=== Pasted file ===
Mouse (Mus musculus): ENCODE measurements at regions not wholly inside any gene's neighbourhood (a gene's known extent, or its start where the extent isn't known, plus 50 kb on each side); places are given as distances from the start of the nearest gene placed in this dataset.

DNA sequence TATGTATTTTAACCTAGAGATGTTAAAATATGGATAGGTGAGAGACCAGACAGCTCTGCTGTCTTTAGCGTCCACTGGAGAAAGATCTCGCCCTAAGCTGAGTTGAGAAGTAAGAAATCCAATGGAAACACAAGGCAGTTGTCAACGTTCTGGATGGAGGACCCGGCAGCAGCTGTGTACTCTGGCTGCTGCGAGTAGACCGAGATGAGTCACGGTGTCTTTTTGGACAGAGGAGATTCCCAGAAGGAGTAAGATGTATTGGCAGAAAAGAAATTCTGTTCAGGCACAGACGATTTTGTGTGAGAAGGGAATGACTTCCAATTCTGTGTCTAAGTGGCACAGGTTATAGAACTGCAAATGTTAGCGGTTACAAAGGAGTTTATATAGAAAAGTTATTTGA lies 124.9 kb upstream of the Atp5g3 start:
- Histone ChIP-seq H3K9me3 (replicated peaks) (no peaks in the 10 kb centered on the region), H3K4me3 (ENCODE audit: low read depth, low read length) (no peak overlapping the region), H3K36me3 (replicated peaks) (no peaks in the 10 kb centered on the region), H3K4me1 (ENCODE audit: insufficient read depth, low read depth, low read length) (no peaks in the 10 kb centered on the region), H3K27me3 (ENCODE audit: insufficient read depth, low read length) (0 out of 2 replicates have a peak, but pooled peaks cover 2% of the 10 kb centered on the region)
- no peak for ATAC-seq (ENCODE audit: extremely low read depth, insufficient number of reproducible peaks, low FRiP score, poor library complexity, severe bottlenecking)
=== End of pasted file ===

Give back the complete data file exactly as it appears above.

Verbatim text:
Mouse (Mus musculus): ENCODE measurements at regions not wholly inside any gene's neighbourhood (a gene's known extent, or its start where the extent isn't known, plus 50 kb on each side); places are given as distances from the start of the nearest gene placed in this dataset.

DNA sequence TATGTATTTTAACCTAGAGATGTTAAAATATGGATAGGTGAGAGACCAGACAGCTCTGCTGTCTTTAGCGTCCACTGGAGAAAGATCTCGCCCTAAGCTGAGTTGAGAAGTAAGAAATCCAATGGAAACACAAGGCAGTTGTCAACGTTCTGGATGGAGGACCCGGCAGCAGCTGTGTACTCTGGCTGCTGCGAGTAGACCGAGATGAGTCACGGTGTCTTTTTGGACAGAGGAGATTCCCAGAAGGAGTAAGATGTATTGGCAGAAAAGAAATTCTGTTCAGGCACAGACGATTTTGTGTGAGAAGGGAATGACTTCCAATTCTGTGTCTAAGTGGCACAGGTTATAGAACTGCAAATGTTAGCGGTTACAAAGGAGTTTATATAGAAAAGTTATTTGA lies 124.9 kb upstream of the Atp5g3 start:
- Histone ChIP-seq H3K9me3 (replicated peaks) (no peaks in the 10 kb centered on the region), H3K4me3 (ENCODE audit: low read depth, low read length) (no peak overlapping the region), H3K36me3 (replicated peaks) (no peaks in the 10 kb centered on the region), H3K4me1 (ENCODE audit: insufficient read depth, low read depth, low read length) (no peaks in the 10 kb centered on the region), H3K27me3 (ENCODE audit: insufficient read depth, low read length) (0 out of 2 replicates have a peak, but pooled peaks cover 2% of the 10 kb centered on the region)
- no peak for ATAC-seq (ENCODE audit: extremely low read depth, insufficient number of reproducible peaks, low FRiP score, poor library complexity, severe bottlenecking)